Ming Dong

PhD Student, Research Assistant,
Department of Electrical and Computer Engineering
University of Alberta
Edmonton, Alberta, Canada
T6G 2V4
Email: mdong@ualberta.ca


Biography

I received my B.Eng. degree in Electrical Engineering from Xian Jiaotong University, China in 2008. I am currently pursuing my Ph.D. degree with Electrical and Computer Engineering, University of Alberta, Canada. My research interests cover smart grid, power quality and power system protection.


Current Research

My research involves power system grounding, harmonic source modelling, power quality and its applications to smart grid and demand response. Currently, I am working on a project to extract dis-aggregated load information from smart meter data via power quality and other characteristics of loads.

Load disaggregation is a useful tool to extract detailed load information out of compound load data. It either dis-aggregates compound load into specific load level such as different appliances in a house or specific category of load level such as a lighting system in an office building. Through these techniques, users will be able to better understand their detailed energy uses and usage patterns of individual loads or load categories. Thus, decisions on how to save energy and reduce carbon footprint can be easily made. For the need of utility, understanding dis-aggregated load consumptions in an area is also key to help forecast future demand, develop demand response programs and design Time-Of-Use price to encourage load shifting and conservation.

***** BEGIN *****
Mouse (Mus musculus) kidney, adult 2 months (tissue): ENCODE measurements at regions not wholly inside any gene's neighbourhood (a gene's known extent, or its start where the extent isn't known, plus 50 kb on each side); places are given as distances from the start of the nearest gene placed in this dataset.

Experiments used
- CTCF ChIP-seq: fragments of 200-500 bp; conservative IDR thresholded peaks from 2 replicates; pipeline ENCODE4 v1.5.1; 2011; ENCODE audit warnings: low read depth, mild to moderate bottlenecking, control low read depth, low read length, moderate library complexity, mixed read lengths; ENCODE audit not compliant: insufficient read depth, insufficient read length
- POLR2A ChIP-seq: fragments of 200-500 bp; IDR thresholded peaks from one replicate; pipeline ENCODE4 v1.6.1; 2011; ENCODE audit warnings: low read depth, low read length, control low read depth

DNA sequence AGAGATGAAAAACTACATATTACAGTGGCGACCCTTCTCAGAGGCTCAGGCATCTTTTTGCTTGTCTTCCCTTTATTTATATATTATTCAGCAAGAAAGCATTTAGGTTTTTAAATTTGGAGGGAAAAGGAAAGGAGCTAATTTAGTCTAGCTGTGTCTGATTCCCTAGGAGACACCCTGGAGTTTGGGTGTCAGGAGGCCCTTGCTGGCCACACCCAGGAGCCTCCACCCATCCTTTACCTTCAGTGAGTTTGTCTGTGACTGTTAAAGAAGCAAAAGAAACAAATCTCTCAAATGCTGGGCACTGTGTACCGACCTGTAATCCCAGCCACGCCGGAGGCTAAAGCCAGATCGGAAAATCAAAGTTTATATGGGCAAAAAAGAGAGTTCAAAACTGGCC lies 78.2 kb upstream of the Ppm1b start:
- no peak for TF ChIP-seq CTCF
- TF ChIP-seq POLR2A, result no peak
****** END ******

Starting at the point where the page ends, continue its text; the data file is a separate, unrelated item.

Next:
Traditionally, there are two ways to obtain detailed load information: One is through userís behavior survey. The results collected may not be accurate since it is not possible for ordinary users to record their behaviors of load operations completely and correctly in the long term. Also, since power information of individual loads is unknown, it is not reliable to estimate energy consumption based on this; the other alternative approach is to install numerous energy measurement devices on each individual loads. However, it is expensive, inconvenient and hard for equipment maintenance.

My techniques are based on variety of load signatures such as active power, reactive power, harmonic contents, working cycle characteristics and other behavior characteristics. Utilizing above signatures, events of specific loads or load categories can be identified with only compound load data provided. Then, energy consumption of such loads and categories can also be calculated based on detected events. The approach is much more accurate than conducting survey and on the other hand, it does not require any effort or expense on extra equipment installations.

This project involves load signature studies, load identification algorithm for residential houses, load category estimation algorithm for commercial buildings and load signature extraction method studies. It aims to provide a solution kit to end-users of smart grid to help them make decisions on energy savings and demand response.